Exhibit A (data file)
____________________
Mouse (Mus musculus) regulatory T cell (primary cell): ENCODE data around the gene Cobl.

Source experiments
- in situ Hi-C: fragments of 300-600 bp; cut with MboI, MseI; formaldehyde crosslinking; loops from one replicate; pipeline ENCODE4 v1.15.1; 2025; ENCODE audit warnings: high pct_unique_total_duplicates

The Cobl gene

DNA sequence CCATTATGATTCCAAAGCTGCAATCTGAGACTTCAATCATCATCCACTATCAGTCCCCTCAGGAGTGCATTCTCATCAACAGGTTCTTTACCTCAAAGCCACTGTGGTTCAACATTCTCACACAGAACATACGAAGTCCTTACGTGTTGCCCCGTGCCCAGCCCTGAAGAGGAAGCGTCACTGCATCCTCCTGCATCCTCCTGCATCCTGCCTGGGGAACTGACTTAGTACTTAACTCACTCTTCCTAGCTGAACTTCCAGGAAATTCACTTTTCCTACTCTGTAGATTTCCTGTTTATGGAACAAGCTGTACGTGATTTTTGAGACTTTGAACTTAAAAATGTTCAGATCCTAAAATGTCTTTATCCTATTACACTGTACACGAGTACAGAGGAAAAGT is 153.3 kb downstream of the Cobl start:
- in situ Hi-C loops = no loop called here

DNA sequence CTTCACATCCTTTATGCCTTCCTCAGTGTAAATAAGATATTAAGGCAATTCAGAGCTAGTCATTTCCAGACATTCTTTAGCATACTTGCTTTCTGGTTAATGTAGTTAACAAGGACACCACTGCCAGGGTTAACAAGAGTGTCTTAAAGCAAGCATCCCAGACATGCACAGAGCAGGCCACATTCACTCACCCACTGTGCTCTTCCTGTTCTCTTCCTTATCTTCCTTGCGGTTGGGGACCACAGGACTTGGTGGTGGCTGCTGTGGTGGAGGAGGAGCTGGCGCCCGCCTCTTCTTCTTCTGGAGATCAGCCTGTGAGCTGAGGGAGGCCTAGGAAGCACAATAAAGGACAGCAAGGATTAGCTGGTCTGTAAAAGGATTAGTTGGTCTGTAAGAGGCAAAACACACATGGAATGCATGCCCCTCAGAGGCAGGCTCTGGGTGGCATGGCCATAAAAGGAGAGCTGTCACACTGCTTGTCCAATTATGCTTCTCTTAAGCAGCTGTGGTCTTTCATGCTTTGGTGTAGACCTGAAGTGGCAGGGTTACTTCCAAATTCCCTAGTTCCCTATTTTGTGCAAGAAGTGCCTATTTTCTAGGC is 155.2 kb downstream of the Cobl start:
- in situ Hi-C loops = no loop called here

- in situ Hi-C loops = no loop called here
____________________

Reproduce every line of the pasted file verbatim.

Mouse (Mus musculus) regulatory T cell (primary cell): ENCODE data around the gene Cobl.

Source experiments
- in situ Hi-C: fragments of 300-600 bp; cut with MboI, MseI; formaldehyde crosslinking; loops from one replicate; pipeline ENCODE4 v1.15.1; 2025; ENCODE audit warnings: high pct_unique_total_duplicates

The Cobl gene

DNA sequence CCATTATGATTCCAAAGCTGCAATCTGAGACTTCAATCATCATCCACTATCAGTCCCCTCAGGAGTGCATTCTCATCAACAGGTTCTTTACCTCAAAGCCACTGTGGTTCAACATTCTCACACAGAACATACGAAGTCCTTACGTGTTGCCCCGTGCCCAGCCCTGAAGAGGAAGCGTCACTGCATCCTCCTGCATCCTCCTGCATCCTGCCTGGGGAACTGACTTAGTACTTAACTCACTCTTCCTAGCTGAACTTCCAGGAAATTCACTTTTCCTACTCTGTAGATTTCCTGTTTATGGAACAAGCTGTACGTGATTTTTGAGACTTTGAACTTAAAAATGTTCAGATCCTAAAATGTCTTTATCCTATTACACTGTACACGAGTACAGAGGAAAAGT is 153.3 kb downstream of the Cobl start:
- in situ Hi-C loops = no loop called here

DNA sequence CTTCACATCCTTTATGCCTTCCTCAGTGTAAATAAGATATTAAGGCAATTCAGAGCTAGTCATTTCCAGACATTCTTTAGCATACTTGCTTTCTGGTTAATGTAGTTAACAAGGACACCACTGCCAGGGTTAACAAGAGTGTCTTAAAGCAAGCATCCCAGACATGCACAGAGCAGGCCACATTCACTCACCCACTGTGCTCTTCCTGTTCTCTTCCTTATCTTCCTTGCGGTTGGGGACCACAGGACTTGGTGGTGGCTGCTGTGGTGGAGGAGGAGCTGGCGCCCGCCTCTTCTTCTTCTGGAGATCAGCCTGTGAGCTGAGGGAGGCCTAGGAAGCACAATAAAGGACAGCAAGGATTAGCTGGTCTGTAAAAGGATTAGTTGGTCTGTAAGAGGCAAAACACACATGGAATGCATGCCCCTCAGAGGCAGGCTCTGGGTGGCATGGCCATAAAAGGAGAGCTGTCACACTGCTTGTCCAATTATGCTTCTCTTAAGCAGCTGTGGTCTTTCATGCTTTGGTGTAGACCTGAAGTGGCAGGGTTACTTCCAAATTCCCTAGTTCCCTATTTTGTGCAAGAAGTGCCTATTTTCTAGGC is 155.2 kb downstream of the Cobl start:
- in situ Hi-C loops = no loop called here

- in situ Hi-C loops = no loop called here